All Hail: Irma Thomas, The Soul Queen of New Orleans: 50th Anniversary Celebration

by Daniel Garrett

Irma Thomas
The Soul Queen of New Orleans:
50th Anniversary Celebration
Compilation Produced by Scott Billington
Rounder, 2009

Irma Thomas’s voice carries the conviction, the tone, of experience. “If you want love, you got to bring it with you,” she sings, her thickly forceful voice dominating the fast horns, bluesy guitar, and drumming in the funky “Got to Bring It with You,” a song written by Rick Giles, Chuck Jones, and Kim Wilson. It is an old-fashion, warmly social sound—she is not being difficult, she is just telling the truth. And, she makes her own promise of love in the poignant Joe Brucato ballad “Let It Be Me,” which she embellishes with exultant pleas. Charmingly humble is Irma Thomas’s interpretation of Dan Penn and Spooner Oldham’s “I’m Your Puppet,” but with Tom Jans’ song “Loving Arms” Thomas moves into deeper territory—it is a song of reflection and regret for one’s isolation: “I’ve been too long in the wind, too long in the rain” and, as if in a trance, she sings, “I can almost feel you.” Declaiming against a big, slow beat a message of determination and struggle, Thomas sings Doc Pomus and Mac Rebennack’s “There Must Be a Better World Somewhere,” giving a soulful performance that touches: what do you do when you lose your sense of direction—your guides, your purpose, and belief, but acknowledge that you are lost? In “The New Rules,” written by Paul Kelly, are a woman’s declaration of what she expects of a man’s investment in love, but the music is a little chintzy (I imagine it sung in nightclubs with people talking and drinking rather than on a concert stage before a rapt audience).

Circumstances can call forth a deeper response from a person, from an artist. Irma Thomas takes the traditional song “Another Man Done Gone” and adapts it to life in hurricane country, giving it a rustling beat, and with new words turning it into a news report and a lament. With a nice piano introduction and foundation by David Torkanowsky, the refined Burt Bacharach-Steve Krikorian ballad “What Can I Do” is a pretty love song; and the emotion in the song, a beseeching quest for love, is given a rare clarity in the lyrics but the interpretation still seems rather colorless (it may be that sometimes, though not always, it helps if a singer raises her voice). Playfully sentimental, also slyly accusatory, is “I Count the Tears,” written by Doc Pomus and Mort Shuman, a version which has a mostly male chorus that recalls doo-wop. Allen Toussaint’s “Old Records” is a song of appreciation and also mature resignation and it is given a light, jaunty rhythm. (On “Old Records” Renard Poché is on guitar and Herman Ernest III is on drums.) The Bessie Smith flood song “Back Water Blues” is delivered plainly, with effective instrumentation, and has dignity, and a stark reality; and features Allen Toussaint on piano, Doyle Bramhall II on guitar, Paul Bryan on bass, and Jay Bellerose on drums.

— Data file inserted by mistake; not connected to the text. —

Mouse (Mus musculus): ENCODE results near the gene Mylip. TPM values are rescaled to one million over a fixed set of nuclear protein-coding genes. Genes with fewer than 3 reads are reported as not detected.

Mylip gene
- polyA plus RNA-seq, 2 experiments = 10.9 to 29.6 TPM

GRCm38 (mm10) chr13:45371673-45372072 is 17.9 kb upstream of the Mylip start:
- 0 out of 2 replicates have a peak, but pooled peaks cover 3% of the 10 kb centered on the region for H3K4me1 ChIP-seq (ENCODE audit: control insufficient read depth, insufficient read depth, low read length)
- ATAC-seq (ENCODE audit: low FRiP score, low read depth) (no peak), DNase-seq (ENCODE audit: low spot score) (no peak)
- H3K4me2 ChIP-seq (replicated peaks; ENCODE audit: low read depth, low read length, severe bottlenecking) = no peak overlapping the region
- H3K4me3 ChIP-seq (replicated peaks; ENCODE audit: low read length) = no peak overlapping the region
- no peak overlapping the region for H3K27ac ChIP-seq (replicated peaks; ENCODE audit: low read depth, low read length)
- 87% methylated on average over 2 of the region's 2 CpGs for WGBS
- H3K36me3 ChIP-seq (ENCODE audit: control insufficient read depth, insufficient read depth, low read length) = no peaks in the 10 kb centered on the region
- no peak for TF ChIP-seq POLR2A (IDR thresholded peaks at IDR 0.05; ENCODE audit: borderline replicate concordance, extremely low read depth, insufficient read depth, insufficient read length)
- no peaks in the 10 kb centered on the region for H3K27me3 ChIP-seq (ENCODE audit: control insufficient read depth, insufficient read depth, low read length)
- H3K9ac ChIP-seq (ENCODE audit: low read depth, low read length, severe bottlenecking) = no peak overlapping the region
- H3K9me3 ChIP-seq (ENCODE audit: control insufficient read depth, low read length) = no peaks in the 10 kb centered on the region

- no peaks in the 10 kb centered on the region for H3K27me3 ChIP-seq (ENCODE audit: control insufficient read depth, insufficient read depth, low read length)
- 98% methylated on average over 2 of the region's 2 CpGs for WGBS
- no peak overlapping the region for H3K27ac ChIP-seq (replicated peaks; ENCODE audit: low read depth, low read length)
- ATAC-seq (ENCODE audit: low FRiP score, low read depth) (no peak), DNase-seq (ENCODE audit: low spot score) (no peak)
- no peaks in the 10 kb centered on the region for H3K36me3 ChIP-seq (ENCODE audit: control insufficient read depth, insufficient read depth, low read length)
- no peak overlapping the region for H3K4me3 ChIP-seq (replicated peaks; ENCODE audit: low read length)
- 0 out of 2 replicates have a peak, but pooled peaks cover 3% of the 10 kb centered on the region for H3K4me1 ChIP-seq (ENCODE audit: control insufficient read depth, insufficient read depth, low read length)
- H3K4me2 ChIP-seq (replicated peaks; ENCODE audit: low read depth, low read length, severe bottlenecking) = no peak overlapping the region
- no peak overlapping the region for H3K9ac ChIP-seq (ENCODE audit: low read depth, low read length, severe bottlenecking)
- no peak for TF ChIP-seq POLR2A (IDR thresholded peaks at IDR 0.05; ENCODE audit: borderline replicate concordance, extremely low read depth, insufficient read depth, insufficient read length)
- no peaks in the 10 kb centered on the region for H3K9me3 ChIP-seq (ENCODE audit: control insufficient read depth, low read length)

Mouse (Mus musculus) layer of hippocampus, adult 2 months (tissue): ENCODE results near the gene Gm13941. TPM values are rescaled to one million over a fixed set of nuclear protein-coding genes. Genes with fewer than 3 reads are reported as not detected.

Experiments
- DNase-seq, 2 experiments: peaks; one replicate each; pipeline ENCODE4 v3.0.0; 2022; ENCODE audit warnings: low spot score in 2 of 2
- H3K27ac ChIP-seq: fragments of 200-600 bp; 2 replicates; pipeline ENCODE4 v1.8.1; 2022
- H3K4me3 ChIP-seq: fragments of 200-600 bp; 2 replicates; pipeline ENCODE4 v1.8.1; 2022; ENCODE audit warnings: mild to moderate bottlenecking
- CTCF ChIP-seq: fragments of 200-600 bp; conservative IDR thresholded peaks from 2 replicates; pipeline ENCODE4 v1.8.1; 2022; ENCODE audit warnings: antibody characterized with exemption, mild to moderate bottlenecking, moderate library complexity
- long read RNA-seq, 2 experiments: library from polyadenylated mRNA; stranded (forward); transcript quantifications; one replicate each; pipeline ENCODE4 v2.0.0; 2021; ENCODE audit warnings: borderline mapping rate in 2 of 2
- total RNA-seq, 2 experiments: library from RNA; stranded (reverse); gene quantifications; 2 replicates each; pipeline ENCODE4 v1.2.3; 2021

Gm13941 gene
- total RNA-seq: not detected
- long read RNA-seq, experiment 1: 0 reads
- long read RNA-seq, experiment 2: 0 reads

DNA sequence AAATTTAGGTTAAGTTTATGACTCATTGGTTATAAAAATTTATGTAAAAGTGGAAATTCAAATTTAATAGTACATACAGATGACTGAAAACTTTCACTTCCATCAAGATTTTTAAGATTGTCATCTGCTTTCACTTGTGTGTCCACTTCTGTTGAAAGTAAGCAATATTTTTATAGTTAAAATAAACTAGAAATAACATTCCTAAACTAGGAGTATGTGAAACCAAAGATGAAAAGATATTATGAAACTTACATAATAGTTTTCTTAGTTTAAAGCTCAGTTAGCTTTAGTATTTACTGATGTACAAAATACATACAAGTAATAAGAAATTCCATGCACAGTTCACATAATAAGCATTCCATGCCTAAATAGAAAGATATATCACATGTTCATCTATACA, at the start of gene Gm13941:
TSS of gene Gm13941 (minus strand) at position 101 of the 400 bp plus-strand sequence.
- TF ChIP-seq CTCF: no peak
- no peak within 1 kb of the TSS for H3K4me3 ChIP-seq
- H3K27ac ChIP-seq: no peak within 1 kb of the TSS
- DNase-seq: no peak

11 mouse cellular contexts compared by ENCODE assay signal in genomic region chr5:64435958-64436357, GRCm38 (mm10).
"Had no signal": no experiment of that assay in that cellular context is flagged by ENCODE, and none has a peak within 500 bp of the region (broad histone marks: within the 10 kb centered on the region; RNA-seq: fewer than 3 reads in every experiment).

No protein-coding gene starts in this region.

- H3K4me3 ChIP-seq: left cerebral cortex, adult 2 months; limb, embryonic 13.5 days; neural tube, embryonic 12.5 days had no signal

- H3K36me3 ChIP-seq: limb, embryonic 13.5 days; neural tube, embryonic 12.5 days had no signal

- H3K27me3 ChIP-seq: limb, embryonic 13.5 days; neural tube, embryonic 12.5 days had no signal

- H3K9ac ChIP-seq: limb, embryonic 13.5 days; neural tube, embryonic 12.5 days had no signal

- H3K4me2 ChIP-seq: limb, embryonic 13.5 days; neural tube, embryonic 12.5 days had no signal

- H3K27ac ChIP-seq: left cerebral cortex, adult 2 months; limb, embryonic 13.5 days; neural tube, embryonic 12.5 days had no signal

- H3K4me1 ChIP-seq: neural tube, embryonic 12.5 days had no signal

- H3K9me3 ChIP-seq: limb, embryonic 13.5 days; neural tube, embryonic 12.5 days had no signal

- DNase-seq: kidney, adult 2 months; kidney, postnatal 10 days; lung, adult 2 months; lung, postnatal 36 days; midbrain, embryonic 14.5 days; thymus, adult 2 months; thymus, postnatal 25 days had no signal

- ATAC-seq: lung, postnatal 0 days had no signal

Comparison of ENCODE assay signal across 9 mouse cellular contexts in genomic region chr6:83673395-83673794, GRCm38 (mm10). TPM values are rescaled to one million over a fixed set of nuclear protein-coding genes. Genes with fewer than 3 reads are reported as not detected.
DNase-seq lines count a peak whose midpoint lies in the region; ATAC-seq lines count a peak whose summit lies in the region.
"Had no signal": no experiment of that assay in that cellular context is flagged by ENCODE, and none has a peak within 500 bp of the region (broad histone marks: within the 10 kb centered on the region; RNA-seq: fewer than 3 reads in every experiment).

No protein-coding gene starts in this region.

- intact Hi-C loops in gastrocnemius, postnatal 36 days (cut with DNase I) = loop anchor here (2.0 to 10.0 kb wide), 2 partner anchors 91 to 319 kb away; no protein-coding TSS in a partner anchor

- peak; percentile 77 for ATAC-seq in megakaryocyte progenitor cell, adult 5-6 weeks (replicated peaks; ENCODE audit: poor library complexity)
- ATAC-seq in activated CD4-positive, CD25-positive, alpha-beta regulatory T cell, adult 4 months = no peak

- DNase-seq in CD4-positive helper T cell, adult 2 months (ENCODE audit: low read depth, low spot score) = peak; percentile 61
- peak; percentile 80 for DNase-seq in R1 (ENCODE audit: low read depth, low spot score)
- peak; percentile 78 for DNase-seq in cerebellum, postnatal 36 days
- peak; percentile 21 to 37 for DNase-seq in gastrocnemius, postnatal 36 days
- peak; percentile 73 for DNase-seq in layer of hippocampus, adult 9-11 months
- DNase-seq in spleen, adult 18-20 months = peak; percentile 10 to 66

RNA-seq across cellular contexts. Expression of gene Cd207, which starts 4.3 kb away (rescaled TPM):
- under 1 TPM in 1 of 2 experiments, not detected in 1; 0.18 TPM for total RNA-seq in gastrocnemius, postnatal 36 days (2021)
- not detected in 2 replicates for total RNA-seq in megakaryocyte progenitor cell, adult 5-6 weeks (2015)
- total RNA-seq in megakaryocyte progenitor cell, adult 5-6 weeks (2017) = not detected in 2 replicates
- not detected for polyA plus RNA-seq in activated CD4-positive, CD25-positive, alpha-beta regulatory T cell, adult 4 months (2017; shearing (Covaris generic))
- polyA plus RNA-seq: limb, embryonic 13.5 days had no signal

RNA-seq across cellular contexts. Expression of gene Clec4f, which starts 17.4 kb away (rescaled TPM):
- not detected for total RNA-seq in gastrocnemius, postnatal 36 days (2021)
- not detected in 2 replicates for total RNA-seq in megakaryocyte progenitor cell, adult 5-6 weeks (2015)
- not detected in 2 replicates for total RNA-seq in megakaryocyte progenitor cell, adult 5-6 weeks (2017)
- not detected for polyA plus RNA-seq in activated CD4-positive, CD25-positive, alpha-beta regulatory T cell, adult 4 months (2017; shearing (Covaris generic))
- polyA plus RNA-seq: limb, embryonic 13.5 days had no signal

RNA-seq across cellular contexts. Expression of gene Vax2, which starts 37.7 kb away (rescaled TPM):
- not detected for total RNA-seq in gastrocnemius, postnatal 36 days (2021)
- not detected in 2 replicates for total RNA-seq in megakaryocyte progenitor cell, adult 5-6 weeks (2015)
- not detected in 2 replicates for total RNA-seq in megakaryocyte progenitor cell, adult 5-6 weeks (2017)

Irma Thomas creates a warm, womanly perspective and tone, a melancholy reflection, for Arthur Alexander’s “In the Middle of It All,” and supported by good music, she achieves an elemental perfection. (On that song, Dirk Powell plays electric guitar, Sonny Landreth slide guitar, James Singleton acoustic bass, Stanton Moore drums, and David Torkanowsky electric piano. The smaller bands seem to yield something special.) “You brought out the best in me, made me leave the rest of me behind,” Irma Thomas sings in the exuberant Allen Toussaint rhythm-and-blues “Sweet Touch of Love.” A bluesy tension is sustained in the tough goodbye song “Your Ship Has Sailed,” which Thomas herself wrote with Warner Williams. With a rolling, rumbling piano, there is a call to join the congregation in the John Fogerty’s spiritual “River is Waiting.”

Irma Thomas sounds like a woman who has lived in the world, and her musical achievement is genuine.

Daniel Garrett is a writer whose work has appeared in The African,, American Book Review, Art & Antiques, The Audubon Activist, Cinetext.Philo, Film International, Hyphen,,,, Option,, The Review of Contemporary Fiction,, and World Literature Today. He has written fiction, poetry, drama, journalism, and criticism; and he has said, “In music you can hear the attitudes, feelings, ideals, and rhythm of an era. In about three years—from 2006 to 2007, 2007 to 2008, and 2008 to 2009—I wrote about 150 music reviews: that is a significant body of work, and was both pleasure and privilege.”